M.C. Mehta v. Union of India and Ors.
This Judgement analysis(M.C. Mehta v. Union of India) is jointly written by Author: Kajal Kumari and Co-author: Bishmita Paul, 5th year student of School of Law, Galgotias University, Greater Noida, U.P.
|Full case name||M.C. Mehta v. Union of India and Ors.|
|Decided||December 20, 1986|
|Citation(s)||AIR 1987 SCR (1) 819|
- P. N. Bhagwati
This case deals with hazardous substances which was manufactured by the industries and these hazardous substances has potential to affect the life of people. This case was opined by the Majority C. J. Bhagwati. In this case, the Hon’ble Supreme Court of India introduced the rule of absolute liability. Scope of rule of absolute liability are firstly, don’t have any exceptions, secondly, not only cover the public negligence or fault but also cover the personal injuries caused due to the negligence of other, thirdly, now cover not only the occupier of land but also non-occupier of the land.
Statement of Facts:
M.C. Mehta, a social activist lawyer filed a writ petition under article 32 of the Constitution of India against Shriram Food Fertilizers Industries for the relocation and closure of this industries. Shriram Food Fertilizers Industries, a subsidiary of Delhi Cloth Mills Limited manufactured hazardous substances and located in densely populated area of Kirti Nagar, Delhi.
While the petition was pending, on 4 and 6 December 1985, oleum gas leaked from one of the units of the Shriram Food Fertilizers Industries as a result of this, one advocate who practicing in Tis Hazari Court, Delhi, died and health of several others get affected. The Delhi Legal Aid and Advice Board and the Delhi Bar Association filed an another application for the award of compensation to the person who suffered harm due to the leakage of oleum gas to the Honourable Supreme Court of India.[i]
In this case, Article 12, 21, 32 of Constitution of India were applied. According to Article 12, the term State includes Government and Parliament of India, Government and Legislature of each States, all local or other authorities within the territory of India or under the Control of Government of India. In Article 12 word ‘includes’ means definition is not exhaustive even though the definition expressly mentioned that only the Government and Legislature and local authorities constitute the State.
There might be other entities within the scope of this definition. Article 21 deals with protection of life and personal liberty. Right guaranteed by Article 32 can be exercised for the enforcement of Fundamental Rights. An application under Article 32 which is made to the Supreme Court is a substantive right.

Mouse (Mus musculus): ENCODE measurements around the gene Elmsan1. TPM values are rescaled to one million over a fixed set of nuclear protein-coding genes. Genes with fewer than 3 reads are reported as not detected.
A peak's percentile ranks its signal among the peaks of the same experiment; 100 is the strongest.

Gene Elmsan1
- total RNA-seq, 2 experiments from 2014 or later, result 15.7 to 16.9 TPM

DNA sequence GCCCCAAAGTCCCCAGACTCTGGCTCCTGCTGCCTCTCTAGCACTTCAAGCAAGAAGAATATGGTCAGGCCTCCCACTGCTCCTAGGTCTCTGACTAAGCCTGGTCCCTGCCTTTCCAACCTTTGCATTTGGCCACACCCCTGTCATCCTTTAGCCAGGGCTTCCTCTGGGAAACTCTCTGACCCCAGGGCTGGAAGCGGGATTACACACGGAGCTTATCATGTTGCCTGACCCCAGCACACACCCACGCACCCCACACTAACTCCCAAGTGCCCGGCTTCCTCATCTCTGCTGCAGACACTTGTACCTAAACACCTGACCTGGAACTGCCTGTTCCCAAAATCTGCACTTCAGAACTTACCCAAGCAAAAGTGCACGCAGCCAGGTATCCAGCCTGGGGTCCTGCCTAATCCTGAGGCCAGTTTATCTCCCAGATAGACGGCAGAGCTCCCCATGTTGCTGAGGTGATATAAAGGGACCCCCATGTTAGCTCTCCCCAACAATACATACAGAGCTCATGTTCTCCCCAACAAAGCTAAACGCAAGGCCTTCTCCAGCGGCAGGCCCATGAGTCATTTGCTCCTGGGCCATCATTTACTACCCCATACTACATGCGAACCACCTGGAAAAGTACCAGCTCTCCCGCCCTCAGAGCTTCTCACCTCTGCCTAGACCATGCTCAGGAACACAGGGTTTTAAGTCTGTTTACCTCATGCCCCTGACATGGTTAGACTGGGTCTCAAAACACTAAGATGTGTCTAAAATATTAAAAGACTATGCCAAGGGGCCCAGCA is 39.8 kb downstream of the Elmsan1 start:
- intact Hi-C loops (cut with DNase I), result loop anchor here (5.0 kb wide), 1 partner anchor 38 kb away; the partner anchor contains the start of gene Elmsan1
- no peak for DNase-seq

- Whether the Hon’ble Supreme Court has jurisdiction over the matter?
- Whether such hazardous industries should be allowed to operate in thickly populated areas and if they are allowed, whether any regulating mechanism be evolved?
- Whether article 21 is available against Shriram Food Fertilizers Industries and whether Shriram Food Fertilizers Industries, a subsidiary of Delhi Cloth Mills Limited comes under Article 12 of Constitution of India to be considered as State?
- Whether compensation would be provided to the victim who suffered harm due to the leakage of oleum gas if so then how the compensation is to be determined?
Judgement of this case:
- In Bandhua Mukti Morcha v. Union of India and Ors.[ii], the Court held that under article 32 of the Constitution of India, Supreme Court has not only power to issue direction, order or writ for enforcement of fundamental rights but the Court also has constitutional obligation to protect the fundamental rights of the people and for that purpose this Court has all incidental and ancillary powers including power to make and adopt new remedies and fashion new strategies designed to enforce the new fundamental rights.
To increase the ambit of filing of petition under article 32 of the Constitution of India, the Hon’ble Court in Bandhua Mukti Morcha v. Union of India and Ors.[iii] also held that letter addressed to the individual justice should not be rejected merely on the ground that letter not addressed to the Court or to the Chief Justice and his companion judges. Neither should the Court adopt a rigid stance that no letters will be entertained unless they are supported by an affidavit.
Thus, the Hon’ble Supreme Court held that the court has jurisdiction over the matter.
- In the opinion of Chief Justice Bhagwati, that they can-not adopt the policy of completely removal of hazardous industries because these industries also helps in the improvement of quality of life.
In this case, Shriram Food Fertilizers Industries supply chlorine to Delhi Water Supply for the purpose of drinking water. Thus, these industries are essential ingredients for the economic development and for the improvement of quality of life.